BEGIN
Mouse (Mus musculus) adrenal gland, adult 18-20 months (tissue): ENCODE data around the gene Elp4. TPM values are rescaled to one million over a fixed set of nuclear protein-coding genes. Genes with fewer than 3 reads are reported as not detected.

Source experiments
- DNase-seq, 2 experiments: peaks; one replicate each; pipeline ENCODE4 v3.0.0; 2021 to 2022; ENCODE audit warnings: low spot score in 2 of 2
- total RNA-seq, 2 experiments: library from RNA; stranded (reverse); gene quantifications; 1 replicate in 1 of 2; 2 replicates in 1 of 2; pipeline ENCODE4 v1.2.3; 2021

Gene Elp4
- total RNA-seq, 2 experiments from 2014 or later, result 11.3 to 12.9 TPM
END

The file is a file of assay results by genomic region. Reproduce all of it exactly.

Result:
Mouse (Mus musculus) adrenal gland, adult 18-20 months (tissue): ENCODE data around the gene Elp4. TPM values are rescaled to one million over a fixed set of nuclear protein-coding genes. Genes with fewer than 3 reads are reported as not detected.

Source experiments
- DNase-seq, 2 experiments: peaks; one replicate each; pipeline ENCODE4 v3.0.0; 2021 to 2022; ENCODE audit warnings: low spot score in 2 of 2
- total RNA-seq, 2 experiments: library from RNA; stranded (reverse); gene quantifications; 1 replicate in 1 of 2; 2 replicates in 1 of 2; pipeline ENCODE4 v1.2.3; 2021

Gene Elp4
- total RNA-seq, 2 experiments from 2014 or later, result 11.3 to 12.9 TPM